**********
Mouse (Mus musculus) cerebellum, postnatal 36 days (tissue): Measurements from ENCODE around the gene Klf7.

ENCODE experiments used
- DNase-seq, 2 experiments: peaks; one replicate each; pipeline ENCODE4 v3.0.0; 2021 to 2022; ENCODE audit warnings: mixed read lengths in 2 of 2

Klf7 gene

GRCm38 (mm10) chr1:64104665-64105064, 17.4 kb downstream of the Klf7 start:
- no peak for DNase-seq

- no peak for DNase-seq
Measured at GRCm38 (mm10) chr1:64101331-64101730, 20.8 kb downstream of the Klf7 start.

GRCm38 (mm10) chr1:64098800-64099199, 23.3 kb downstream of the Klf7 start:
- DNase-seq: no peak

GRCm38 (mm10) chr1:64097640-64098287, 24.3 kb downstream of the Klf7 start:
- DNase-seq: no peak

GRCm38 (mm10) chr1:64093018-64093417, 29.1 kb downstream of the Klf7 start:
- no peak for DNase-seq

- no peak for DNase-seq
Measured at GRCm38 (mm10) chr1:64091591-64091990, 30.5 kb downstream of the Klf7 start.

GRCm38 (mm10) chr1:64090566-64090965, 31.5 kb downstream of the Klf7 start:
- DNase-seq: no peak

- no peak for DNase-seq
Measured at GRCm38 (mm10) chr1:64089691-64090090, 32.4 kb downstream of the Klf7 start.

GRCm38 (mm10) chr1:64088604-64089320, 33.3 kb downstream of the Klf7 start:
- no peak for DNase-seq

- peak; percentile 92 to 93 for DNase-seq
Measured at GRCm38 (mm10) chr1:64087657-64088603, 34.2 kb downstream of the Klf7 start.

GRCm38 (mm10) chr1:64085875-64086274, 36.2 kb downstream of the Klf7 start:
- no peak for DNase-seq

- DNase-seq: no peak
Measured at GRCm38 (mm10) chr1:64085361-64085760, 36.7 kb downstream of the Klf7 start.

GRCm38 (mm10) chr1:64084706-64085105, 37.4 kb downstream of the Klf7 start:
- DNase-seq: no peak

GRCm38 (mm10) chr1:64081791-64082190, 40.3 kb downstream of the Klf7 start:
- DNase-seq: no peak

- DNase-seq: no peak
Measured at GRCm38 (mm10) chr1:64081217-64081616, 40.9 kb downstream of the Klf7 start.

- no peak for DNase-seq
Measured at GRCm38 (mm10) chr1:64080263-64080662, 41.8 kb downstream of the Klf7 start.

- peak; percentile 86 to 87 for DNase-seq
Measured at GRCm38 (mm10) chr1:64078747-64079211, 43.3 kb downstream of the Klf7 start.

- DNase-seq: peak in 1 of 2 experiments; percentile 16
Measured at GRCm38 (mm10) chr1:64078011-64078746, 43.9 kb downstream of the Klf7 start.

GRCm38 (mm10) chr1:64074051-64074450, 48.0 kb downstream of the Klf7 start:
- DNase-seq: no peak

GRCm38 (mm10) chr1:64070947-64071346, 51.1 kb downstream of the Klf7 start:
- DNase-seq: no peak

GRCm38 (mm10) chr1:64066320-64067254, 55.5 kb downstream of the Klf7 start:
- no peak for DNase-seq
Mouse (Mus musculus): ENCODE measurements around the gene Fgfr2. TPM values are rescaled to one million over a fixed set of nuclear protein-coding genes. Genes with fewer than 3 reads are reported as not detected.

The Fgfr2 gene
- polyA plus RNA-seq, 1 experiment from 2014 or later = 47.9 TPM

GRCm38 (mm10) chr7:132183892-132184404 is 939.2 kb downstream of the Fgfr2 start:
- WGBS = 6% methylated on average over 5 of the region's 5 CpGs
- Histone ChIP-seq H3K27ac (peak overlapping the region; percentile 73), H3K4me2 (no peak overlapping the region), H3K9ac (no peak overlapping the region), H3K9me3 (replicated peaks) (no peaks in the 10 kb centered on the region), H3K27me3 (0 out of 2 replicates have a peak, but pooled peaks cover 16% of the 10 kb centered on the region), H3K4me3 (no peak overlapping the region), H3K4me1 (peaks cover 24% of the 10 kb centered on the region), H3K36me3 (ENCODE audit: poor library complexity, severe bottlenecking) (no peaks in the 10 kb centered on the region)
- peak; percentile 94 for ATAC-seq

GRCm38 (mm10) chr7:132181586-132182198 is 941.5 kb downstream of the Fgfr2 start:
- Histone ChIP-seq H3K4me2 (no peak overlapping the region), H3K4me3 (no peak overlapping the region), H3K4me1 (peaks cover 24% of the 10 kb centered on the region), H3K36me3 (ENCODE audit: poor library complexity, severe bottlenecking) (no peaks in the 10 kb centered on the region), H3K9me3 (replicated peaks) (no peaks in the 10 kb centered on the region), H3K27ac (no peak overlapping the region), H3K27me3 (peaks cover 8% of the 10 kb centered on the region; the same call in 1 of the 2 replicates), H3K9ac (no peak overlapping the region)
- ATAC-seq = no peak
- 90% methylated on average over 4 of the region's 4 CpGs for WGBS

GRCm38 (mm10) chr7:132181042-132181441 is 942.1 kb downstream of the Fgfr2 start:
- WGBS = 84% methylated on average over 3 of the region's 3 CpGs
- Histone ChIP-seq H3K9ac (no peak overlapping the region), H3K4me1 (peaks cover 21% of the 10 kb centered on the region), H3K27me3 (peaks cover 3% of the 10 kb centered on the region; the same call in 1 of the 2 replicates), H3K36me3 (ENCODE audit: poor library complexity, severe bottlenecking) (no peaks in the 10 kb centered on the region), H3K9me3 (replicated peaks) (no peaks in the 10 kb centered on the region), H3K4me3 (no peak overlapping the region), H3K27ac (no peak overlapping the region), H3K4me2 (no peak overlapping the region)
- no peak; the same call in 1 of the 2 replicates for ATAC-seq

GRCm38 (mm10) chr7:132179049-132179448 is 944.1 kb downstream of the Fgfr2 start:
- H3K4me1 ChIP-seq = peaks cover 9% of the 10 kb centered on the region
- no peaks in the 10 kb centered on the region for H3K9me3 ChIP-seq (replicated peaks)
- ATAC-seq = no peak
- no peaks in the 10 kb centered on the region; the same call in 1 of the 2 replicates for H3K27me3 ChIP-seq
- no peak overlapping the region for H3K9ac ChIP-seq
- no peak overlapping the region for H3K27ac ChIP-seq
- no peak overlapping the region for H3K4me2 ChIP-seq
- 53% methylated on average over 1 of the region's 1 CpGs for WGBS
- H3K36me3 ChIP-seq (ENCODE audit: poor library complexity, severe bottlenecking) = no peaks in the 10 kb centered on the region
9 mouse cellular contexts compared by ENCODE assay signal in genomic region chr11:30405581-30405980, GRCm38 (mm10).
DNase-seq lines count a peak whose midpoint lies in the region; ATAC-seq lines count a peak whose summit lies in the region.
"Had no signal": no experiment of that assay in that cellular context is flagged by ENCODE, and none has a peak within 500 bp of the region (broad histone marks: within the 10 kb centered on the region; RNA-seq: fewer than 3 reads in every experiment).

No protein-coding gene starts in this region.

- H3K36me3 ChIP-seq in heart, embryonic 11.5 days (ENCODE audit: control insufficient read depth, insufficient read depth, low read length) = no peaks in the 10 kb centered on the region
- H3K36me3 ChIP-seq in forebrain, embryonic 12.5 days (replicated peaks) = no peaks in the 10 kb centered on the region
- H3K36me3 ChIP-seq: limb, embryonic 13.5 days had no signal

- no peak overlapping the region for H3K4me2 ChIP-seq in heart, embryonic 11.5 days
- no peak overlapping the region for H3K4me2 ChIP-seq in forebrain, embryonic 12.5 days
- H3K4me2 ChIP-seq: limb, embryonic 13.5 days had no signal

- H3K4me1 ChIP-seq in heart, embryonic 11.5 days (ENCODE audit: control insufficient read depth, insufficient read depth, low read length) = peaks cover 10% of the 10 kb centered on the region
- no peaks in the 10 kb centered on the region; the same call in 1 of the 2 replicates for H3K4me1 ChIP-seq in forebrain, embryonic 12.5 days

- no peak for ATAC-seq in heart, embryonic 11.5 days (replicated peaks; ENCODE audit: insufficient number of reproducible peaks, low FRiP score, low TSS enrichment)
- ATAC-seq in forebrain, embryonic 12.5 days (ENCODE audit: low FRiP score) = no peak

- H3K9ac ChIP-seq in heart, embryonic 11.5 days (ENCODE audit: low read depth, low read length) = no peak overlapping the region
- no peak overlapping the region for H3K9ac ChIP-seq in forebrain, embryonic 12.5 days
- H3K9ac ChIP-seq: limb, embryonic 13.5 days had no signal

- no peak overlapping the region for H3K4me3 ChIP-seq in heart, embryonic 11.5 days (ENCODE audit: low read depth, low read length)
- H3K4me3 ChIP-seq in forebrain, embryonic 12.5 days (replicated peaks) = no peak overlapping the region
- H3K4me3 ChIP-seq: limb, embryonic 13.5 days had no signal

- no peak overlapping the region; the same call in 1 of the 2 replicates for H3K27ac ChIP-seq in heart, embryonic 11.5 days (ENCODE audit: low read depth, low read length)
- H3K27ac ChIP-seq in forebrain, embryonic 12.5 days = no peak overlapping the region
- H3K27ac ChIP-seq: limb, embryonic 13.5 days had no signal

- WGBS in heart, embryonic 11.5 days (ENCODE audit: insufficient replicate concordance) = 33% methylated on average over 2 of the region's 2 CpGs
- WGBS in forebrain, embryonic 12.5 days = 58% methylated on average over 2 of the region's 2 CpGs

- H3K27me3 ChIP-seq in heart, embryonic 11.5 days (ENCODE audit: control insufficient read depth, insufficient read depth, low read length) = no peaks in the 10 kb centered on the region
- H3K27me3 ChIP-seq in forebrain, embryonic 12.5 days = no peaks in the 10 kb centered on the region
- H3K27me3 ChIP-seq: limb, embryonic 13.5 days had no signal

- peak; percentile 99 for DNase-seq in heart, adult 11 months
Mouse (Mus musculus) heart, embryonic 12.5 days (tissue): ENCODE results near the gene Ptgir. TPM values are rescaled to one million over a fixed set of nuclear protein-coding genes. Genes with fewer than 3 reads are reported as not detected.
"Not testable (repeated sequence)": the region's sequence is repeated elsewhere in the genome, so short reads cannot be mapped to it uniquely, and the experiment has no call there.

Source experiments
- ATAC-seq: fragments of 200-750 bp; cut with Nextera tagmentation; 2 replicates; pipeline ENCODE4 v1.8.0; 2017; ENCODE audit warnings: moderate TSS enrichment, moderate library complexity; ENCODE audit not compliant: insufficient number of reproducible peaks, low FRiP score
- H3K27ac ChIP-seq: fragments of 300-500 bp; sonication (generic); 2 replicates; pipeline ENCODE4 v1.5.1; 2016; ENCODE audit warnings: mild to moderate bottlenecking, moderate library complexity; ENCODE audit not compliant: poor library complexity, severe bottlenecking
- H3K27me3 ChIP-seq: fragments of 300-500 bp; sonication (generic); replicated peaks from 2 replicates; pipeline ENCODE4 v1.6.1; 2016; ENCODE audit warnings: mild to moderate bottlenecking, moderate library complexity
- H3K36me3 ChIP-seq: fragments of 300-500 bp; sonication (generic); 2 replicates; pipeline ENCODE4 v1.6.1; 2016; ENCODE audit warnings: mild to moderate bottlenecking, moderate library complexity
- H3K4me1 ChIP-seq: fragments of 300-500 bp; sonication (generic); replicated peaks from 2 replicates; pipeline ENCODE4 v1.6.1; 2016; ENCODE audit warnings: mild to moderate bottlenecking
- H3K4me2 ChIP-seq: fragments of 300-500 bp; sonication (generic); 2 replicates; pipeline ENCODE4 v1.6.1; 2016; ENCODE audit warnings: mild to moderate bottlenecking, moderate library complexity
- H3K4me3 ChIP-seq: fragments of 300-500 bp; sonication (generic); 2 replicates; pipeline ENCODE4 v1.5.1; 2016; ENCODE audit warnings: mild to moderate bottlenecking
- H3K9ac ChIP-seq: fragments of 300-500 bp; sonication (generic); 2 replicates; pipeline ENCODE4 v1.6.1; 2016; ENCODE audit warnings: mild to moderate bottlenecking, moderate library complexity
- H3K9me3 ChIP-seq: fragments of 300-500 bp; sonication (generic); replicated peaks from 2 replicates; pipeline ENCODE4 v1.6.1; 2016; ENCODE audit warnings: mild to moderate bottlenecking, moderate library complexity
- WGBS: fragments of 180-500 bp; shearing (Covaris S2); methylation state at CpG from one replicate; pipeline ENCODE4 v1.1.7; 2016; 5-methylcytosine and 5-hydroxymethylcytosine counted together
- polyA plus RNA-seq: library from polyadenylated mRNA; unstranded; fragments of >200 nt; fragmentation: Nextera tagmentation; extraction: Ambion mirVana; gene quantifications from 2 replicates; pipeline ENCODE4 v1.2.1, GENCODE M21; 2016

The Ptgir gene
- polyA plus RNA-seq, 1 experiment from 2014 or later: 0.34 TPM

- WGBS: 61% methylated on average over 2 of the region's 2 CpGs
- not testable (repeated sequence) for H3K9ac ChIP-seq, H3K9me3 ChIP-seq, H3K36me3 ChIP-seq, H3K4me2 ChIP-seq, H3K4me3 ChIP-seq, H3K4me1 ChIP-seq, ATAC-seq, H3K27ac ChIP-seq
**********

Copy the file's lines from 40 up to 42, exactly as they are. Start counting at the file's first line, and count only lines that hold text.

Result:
Measured at GRCm38 (mm10) chr1:64078011-64078746, 43.9 kb downstream of the Klf7 start.

GRCm38 (mm10) chr1:64074051-64074450, 48.0 kb downstream of the Klf7 start:
- DNase-seq: no peak